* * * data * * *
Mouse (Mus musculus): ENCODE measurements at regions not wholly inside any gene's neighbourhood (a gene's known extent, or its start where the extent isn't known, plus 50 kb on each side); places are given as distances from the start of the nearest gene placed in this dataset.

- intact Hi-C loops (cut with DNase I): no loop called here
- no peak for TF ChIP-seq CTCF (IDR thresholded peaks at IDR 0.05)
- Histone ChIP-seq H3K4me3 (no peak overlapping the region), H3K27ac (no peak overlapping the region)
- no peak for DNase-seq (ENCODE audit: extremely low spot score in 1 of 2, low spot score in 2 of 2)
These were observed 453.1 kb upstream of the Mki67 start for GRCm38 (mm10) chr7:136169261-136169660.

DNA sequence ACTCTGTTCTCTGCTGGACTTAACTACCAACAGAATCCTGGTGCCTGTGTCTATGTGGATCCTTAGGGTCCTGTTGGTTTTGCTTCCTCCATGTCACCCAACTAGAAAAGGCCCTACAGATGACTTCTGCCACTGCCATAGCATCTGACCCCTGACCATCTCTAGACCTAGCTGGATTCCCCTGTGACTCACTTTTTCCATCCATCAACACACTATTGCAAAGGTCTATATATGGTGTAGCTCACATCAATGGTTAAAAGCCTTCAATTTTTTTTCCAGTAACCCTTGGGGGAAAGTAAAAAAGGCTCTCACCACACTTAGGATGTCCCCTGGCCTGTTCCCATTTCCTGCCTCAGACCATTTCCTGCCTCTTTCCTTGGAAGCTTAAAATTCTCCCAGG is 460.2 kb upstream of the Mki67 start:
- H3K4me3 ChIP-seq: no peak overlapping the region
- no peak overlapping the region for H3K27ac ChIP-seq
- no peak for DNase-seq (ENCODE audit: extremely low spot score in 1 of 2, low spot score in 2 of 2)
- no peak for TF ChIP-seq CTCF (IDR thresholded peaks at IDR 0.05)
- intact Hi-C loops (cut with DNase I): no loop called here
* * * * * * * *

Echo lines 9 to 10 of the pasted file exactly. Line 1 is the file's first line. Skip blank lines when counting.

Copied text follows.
- no peak overlapping the region for H3K27ac ChIP-seq
- no peak for DNase-seq (ENCODE audit: extremely low spot score in 1 of 2, low spot score in 2 of 2)